Last week ZDNet noted that the Canary Channel of Chrome OS 75 included a distraction-free “reader mode” for Chromebooks. I finally got around to trying it out on a device running the not-always-stable Canary Channel and it looks good: Only text and images from web pages appear, with none of the added clutter that often gets in the way.
Although I don’t recommend it, if you want to try this mode, you’ll have to be on the Canary Channel for now. I don’t recommend it because you have to put your Chromebook in Developer Mode, which does eliminate some of the key security features of Chrome OS. Since this is a spare device, I took the plunge.
Once on the latest Canary Channel build of Chrome OS 75, you have to enable the flag for it, found at chrome://flags/#enable-reader-mode.
After a browser restart, you’re good to go. When visiting any web page, you can click the three-dot menu button at the top right of your browser and choose the “Distill page” option.
Here is what you’ll see on the example page I chose above: No ads, no extras, nothing. Simply the text of the page and any images that correspond to the text:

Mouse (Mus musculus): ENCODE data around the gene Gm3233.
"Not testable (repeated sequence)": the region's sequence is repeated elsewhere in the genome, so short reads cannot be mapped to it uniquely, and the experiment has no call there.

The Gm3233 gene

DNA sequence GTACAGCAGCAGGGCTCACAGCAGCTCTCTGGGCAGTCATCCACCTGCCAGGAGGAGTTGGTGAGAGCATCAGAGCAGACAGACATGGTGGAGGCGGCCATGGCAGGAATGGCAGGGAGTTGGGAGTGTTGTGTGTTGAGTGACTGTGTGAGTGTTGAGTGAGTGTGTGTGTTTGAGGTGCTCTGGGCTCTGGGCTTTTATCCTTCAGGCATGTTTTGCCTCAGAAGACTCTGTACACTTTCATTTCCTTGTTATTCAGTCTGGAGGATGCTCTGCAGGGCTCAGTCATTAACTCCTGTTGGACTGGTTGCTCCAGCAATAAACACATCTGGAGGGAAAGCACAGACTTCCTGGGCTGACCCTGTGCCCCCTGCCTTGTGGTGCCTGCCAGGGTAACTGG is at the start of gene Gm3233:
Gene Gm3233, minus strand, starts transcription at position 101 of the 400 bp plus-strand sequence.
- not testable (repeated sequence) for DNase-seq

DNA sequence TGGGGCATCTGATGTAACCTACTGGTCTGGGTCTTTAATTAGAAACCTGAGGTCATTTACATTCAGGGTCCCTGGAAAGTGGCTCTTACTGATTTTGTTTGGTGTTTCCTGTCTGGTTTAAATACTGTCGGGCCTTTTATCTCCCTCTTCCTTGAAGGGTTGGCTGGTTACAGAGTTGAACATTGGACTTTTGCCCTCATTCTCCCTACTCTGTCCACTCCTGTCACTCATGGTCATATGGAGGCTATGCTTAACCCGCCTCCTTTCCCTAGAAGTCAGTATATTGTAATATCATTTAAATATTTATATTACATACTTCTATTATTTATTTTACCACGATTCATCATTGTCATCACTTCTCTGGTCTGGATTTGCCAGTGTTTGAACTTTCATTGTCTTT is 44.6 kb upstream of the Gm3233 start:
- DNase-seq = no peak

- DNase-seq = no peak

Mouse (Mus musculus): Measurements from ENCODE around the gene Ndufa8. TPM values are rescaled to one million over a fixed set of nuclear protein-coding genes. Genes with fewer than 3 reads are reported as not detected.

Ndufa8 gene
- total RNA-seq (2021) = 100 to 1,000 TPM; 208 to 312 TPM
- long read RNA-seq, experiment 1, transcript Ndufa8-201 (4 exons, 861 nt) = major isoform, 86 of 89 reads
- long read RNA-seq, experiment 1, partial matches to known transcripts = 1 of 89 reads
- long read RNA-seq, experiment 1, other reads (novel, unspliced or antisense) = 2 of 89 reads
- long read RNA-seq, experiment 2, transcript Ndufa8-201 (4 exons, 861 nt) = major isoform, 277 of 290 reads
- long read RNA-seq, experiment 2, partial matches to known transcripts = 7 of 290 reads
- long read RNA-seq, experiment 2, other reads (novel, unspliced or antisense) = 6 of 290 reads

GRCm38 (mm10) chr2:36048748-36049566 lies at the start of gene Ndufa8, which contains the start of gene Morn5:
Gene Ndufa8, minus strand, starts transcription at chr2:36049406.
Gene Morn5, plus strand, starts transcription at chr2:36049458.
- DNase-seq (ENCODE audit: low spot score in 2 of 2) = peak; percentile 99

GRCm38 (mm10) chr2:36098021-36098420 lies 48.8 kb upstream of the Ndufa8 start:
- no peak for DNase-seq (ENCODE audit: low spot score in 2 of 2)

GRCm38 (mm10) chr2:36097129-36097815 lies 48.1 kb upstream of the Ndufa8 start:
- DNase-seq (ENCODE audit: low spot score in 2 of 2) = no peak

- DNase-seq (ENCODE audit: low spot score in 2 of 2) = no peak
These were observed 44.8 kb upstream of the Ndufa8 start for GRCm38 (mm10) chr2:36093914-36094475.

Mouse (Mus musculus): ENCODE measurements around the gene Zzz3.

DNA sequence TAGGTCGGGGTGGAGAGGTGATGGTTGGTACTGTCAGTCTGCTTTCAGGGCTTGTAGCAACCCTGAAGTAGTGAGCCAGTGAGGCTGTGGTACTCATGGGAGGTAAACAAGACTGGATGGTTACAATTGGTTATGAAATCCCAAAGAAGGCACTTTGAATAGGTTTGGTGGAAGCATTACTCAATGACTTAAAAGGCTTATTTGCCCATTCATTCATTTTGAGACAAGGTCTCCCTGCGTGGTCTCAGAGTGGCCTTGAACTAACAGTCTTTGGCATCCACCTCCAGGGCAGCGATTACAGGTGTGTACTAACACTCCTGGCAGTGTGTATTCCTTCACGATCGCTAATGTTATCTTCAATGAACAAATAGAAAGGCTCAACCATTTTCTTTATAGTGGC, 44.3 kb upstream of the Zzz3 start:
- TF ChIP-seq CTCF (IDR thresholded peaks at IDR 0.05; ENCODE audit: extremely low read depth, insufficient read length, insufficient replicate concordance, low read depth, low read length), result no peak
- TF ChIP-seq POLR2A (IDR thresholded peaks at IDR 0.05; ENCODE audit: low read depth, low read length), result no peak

As nice as this is from a reading perspective, I actually still prefer my current method of a reader mode: I use the Evernote extension for Chrome.
Most people think of saving web pages offline with the Evernote extension and that’s because it is the primary function. In fact, I often use it for that very purpose when scanning articles, sites and feeds. But you might not know that the Evernote extension also includes a “simplified article” mode, which is essentially a reader mode.
Here’s what the same page looks like using Evernote’s simplified view:
It’s really a personal preference to me since Evernote adds functions other than its reader mode; it’s quicker to save a web page for off-line use for example.
Regardless, Chrome OS is long overdue to have a reader mode, so Google’s effort is still good news. Hopefully, any bugs or add-on features are worked out for the Chrome OS 75 target date, which is currently mid-June.
2 thoughts on “Chrome OS 75 bringing a web page “reader mode”, here’s what it looks like”
Give Mercury Reader a try …
Was going to recommend the same. Pocket is a good one, too.